Inside big brands' intensifying India battle against copycats
As more companies realise how essential it is to protect their brands, the battles are getting more intense.
As India’s laws around intellectual property (IP) and trademark are strengthened, legal experts and senior company executives say they are beginning to see a far greater emphasis on enforcing trademarks and other company IP in a country that has historically regarded these facets rather lightly. And as more company executives realise how essential it is to protect their brands, the battles are getting more intense.
“Whether it’s a small entity, a startup or a big entity, all have now equally started to fiercely guard their IP rights, especially trademarks,” says Vikrant Rana, managing partner, SS Rana and Co, a legal firm specialising in this form of law. “This is a result of the uproar against an increase in counterfeiting, misuse of trademarks on several ecommerce portals and the constantly changing face of issues related to trademark infringement.”
In December last year, Makemytrip’s action exemplified how far companies were willing to go to protect their brands. The portal sued five entities for using names that were uncomfortably close to its brand name. “Businesses are recognised by their brand names and that’s how customers, suppliers and the entire ecosystem identifies that business,” says a Makemytrip spokesperson. “A strong brand is valuable, and it is therefore important for MakeMyTrip to protect its brand name, as any brand or trademark infringement could confuse or misguide customers, and they may mistake another entity for MakeMyTrip.”
Makemytrip is not the only one rushing to court. Beverage giant Starbucks dragged homegrown rival Sardarbuksh to court for operating a brand that sounds very similar to the Seattle-based behemoth. On August 1, the Delhi High Court ruled in favour of Starbucks. Sanmeet Singh Kalra, cofounder of the homegrown brand, said his firm was compelled to change the name to Sardarji-Bakhsh because it rhymed with the global giant’s. But, he said, their logo of a man in a turban would stay. Some 30 stores of Sardarbuksh have been rebranded Sardarji-Bakhsh.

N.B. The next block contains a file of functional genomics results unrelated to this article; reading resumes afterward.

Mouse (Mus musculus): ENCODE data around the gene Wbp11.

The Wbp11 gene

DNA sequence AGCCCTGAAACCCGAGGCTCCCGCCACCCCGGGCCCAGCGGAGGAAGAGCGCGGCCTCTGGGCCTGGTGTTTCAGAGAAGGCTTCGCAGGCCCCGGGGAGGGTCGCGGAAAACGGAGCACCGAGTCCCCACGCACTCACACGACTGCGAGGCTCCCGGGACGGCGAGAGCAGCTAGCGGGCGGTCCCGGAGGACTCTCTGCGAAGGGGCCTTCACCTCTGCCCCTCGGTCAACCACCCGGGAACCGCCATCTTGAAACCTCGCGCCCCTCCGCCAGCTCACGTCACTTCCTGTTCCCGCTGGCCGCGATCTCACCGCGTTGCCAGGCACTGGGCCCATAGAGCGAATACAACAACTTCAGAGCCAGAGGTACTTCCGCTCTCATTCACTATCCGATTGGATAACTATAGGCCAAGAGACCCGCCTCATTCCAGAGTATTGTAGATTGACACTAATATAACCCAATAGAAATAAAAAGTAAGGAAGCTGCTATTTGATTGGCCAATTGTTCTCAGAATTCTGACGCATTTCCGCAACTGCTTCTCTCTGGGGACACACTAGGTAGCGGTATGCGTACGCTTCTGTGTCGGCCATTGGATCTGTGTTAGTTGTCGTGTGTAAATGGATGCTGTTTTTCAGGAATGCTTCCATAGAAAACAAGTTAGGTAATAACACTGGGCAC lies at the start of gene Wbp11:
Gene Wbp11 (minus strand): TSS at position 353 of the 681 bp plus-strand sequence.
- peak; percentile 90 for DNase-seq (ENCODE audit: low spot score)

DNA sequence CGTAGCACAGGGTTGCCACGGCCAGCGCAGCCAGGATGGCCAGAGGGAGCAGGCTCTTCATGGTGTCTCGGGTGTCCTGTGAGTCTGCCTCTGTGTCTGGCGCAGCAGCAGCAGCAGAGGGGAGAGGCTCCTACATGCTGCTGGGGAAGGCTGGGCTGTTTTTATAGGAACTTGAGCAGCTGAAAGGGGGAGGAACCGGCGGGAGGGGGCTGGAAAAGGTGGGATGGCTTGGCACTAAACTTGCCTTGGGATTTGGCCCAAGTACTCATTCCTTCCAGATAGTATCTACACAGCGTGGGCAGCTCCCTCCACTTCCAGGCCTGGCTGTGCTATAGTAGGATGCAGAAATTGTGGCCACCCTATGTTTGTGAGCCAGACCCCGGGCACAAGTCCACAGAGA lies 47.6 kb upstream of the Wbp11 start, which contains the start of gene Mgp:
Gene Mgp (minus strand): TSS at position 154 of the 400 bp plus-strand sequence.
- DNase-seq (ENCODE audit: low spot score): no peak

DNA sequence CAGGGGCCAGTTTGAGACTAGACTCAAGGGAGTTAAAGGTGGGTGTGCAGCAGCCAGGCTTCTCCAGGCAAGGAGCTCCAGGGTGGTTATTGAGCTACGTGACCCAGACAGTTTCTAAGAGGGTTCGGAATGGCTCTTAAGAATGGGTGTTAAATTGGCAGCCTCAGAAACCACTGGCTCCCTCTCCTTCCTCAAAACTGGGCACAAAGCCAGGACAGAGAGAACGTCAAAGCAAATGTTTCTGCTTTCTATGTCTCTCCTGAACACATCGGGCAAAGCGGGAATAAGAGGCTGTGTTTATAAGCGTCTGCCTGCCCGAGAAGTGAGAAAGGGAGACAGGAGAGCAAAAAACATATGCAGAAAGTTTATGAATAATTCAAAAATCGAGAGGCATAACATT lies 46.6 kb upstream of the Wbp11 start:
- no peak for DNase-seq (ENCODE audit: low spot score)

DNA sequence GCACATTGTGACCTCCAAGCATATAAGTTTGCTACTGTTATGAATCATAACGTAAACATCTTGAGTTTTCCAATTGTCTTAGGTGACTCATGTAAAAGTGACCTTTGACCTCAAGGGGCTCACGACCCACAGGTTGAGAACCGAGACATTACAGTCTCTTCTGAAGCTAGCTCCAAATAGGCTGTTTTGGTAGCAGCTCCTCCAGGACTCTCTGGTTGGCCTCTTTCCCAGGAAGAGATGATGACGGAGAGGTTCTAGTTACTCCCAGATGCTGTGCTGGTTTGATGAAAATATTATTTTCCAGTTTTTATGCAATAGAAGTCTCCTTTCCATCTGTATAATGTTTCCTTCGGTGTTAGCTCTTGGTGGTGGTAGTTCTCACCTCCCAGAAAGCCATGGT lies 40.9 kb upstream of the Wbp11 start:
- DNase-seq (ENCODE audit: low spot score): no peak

However, the last word may not have been said in this case, as the founders of Saradarji-Buksh are gearing up for a prolonged fight with Starbucks. They have signed up top lawyers and say they will appeal the decision.
The American company has stressed its focus on protecting its IP. “As a responsible trademark owner, we take the protection of our marks seriously,” says a spokesperson of Tata Starbucks, the joint venture that owns and operates the cofcoffee chain’s outlets in India.
As the implementation and enforcement of copyright laws become stricter, more companies will be sucked into legal battles. Ranjan Negi, partner & head-intellectual property, Cyril Amarchand Mangaldas, says: “Indian trademark law is evolved and up to date with most modern trademark jurisprudence and in compliance with international norms such as TRIPS and Paris Convention for protection of intellectual property.” The law has been amended and procedure has been streamlined significantly to enable protection for trademarks internationally and to facilitate e-filing, too.
A section of experts says India has to keep the reform ball rolling. India ranked 44 on a list of 50 global economies on the 2018 Annual IP Index. The US Chamber of Commerce Global Innovation Policy Center, which released the rankings, said: “India, for the first time, broke free of the bottom 10% of economies measured, due in part to the passage of guidelines to improve the patentability environment for technological innovations, as well as the implementation of some tenets of the National Intellectual Property Rights Policy. The country’s score, however, continues to suggest that additional, meaningful reforms are needed.”
While Starbucks has had some success in fighting copycat brands, Swedish furniture and furnishing giant Ikea’s efforts have been less fruitful.
Ajit Isaac, the founder and chief executive of Quess Corp that operates HR consultancy Ikya Global, successfully faced Ikea in court. “MNCs come all gun blazing in court. They tend to hire the most expensive lawyers and have to ensure that, at least optically, they have done as much as possible,” says Isaac.
His legal battle may not be over yet as the Swedish giant has appealed the case in the Delhi High Court. He, however, has no plan to change the branding, unless a court asks him. Isaac contends these moves were only delaying resolution.
Before it decided to enter India, Ikea went on the offensive in 2013, seeking injunctions and taking other legal action against 15 entities in India. They include Ikya from Quess, furniture maker Ikia in West Bengal and an events management firm Aikya in Hyderabad. All these cases are pending in court. In India, Ikea owns at least 45 trademarks.
Looks like the tussle over trademarks is only going to get more intense.